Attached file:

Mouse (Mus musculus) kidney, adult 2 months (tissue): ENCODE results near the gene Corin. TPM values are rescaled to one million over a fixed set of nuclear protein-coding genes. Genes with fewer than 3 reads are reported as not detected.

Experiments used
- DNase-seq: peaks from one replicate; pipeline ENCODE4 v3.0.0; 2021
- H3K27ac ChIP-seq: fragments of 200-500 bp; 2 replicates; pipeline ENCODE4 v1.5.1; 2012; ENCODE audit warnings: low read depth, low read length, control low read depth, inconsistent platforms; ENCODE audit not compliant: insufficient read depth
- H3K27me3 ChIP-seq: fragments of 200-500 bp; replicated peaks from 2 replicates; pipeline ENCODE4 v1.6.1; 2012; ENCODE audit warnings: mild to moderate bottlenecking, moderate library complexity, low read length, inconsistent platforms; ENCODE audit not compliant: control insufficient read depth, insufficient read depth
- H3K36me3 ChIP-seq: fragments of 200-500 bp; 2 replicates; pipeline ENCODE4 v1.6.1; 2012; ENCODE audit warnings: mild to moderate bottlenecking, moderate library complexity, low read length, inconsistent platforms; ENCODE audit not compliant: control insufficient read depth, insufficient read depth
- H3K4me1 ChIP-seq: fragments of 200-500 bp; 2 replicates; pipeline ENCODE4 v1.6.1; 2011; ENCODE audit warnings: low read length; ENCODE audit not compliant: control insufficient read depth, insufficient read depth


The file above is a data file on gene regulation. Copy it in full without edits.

Mouse (Mus musculus) kidney, adult 2 months (tissue): ENCODE results near the gene Corin. TPM values are rescaled to one million over a fixed set of nuclear protein-coding genes. Genes with fewer than 3 reads are reported as not detected.

Experiments used
- DNase-seq: peaks from one replicate; pipeline ENCODE4 v3.0.0; 2021
- H3K27ac ChIP-seq: fragments of 200-500 bp; 2 replicates; pipeline ENCODE4 v1.5.1; 2012; ENCODE audit warnings: low read depth, low read length, control low read depth, inconsistent platforms; ENCODE audit not compliant: insufficient read depth
- H3K27me3 ChIP-seq: fragments of 200-500 bp; replicated peaks from 2 replicates; pipeline ENCODE4 v1.6.1; 2012; ENCODE audit warnings: mild to moderate bottlenecking, moderate library complexity, low read length, inconsistent platforms; ENCODE audit not compliant: control insufficient read depth, insufficient read depth
- H3K36me3 ChIP-seq: fragments of 200-500 bp; 2 replicates; pipeline ENCODE4 v1.6.1; 2012; ENCODE audit warnings: mild to moderate bottlenecking, moderate library complexity, low read length, inconsistent platforms; ENCODE audit not compliant: control insufficient read depth, insufficient read depth
- H3K4me1 ChIP-seq: fragments of 200-500 bp; 2 replicates; pipeline ENCODE4 v1.6.1; 2011; ENCODE audit warnings: low read length; ENCODE audit not compliant: control insufficient read depth, insufficient read depth